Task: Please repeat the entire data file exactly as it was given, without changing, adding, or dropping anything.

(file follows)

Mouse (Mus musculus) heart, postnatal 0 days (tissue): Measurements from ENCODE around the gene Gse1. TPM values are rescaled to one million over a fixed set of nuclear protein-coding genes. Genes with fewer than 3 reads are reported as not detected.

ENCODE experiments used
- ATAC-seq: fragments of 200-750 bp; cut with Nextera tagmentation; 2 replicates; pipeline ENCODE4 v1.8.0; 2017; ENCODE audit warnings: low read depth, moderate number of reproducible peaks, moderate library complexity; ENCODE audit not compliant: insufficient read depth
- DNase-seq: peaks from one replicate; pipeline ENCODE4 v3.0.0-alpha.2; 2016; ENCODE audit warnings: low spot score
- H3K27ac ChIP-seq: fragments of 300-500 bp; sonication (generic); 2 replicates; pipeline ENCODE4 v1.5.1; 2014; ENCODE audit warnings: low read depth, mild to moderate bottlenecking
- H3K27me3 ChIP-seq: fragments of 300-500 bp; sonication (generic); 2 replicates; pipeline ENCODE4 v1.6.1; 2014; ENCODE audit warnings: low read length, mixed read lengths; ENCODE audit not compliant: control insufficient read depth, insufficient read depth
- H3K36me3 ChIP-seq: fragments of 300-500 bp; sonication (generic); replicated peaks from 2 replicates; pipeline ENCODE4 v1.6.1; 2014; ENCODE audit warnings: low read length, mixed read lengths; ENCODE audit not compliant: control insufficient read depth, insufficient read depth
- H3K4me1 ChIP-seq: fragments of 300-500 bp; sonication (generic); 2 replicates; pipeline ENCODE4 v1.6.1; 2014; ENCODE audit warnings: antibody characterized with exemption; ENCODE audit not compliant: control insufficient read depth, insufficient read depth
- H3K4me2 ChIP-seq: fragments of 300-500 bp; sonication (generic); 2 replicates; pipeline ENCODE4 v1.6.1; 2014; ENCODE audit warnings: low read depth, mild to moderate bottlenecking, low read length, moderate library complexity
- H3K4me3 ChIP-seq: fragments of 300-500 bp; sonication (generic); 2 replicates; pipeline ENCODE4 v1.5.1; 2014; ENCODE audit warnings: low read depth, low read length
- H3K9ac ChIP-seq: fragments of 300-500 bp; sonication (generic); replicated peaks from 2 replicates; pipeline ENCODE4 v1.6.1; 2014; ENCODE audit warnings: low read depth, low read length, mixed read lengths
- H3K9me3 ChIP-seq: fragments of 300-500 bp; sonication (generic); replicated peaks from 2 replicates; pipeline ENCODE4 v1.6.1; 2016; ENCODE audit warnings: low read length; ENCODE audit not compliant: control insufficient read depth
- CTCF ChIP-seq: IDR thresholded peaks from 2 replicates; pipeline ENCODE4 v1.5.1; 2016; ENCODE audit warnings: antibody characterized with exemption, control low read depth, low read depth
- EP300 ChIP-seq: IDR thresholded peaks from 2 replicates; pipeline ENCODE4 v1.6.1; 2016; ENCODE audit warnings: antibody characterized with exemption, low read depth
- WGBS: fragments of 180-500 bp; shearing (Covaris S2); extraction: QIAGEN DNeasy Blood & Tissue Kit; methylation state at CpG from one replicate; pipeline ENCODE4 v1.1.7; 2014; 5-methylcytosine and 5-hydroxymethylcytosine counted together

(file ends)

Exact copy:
Mouse (Mus musculus) heart, postnatal 0 days (tissue): Measurements from ENCODE around the gene Gse1. TPM values are rescaled to one million over a fixed set of nuclear protein-coding genes. Genes with fewer than 3 reads are reported as not detected.

ENCODE experiments used
- ATAC-seq: fragments of 200-750 bp; cut with Nextera tagmentation; 2 replicates; pipeline ENCODE4 v1.8.0; 2017; ENCODE audit warnings: low read depth, moderate number of reproducible peaks, moderate library complexity; ENCODE audit not compliant: insufficient read depth
- DNase-seq: peaks from one replicate; pipeline ENCODE4 v3.0.0-alpha.2; 2016; ENCODE audit warnings: low spot score
- H3K27ac ChIP-seq: fragments of 300-500 bp; sonication (generic); 2 replicates; pipeline ENCODE4 v1.5.1; 2014; ENCODE audit warnings: low read depth, mild to moderate bottlenecking
- H3K27me3 ChIP-seq: fragments of 300-500 bp; sonication (generic); 2 replicates; pipeline ENCODE4 v1.6.1; 2014; ENCODE audit warnings: low read length, mixed read lengths; ENCODE audit not compliant: control insufficient read depth, insufficient read depth
- H3K36me3 ChIP-seq: fragments of 300-500 bp; sonication (generic); replicated peaks from 2 replicates; pipeline ENCODE4 v1.6.1; 2014; ENCODE audit warnings: low read length, mixed read lengths; ENCODE audit not compliant: control insufficient read depth, insufficient read depth
- H3K4me1 ChIP-seq: fragments of 300-500 bp; sonication (generic); 2 replicates; pipeline ENCODE4 v1.6.1; 2014; ENCODE audit warnings: antibody characterized with exemption; ENCODE audit not compliant: control insufficient read depth, insufficient read depth
- H3K4me2 ChIP-seq: fragments of 300-500 bp; sonication (generic); 2 replicates; pipeline ENCODE4 v1.6.1; 2014; ENCODE audit warnings: low read depth, mild to moderate bottlenecking, low read length, moderate library complexity
- H3K4me3 ChIP-seq: fragments of 300-500 bp; sonication (generic); 2 replicates; pipeline ENCODE4 v1.5.1; 2014; ENCODE audit warnings: low read depth, low read length
- H3K9ac ChIP-seq: fragments of 300-500 bp; sonication (generic); replicated peaks from 2 replicates; pipeline ENCODE4 v1.6.1; 2014; ENCODE audit warnings: low read depth, low read length, mixed read lengths
- H3K9me3 ChIP-seq: fragments of 300-500 bp; sonication (generic); replicated peaks from 2 replicates; pipeline ENCODE4 v1.6.1; 2016; ENCODE audit warnings: low read length; ENCODE audit not compliant: control insufficient read depth
- CTCF ChIP-seq: IDR thresholded peaks from 2 replicates; pipeline ENCODE4 v1.5.1; 2016; ENCODE audit warnings: antibody characterized with exemption, control low read depth, low read depth
- EP300 ChIP-seq: IDR thresholded peaks from 2 replicates; pipeline ENCODE4 v1.6.1; 2016; ENCODE audit warnings: antibody characterized with exemption, low read depth
- WGBS: fragments of 180-500 bp; shearing (Covaris S2); extraction: QIAGEN DNeasy Blood & Tissue Kit; methylation state at CpG from one replicate; pipeline ENCODE4 v1.1.7; 2014; 5-methylcytosine and 5-hydroxymethylcytosine counted together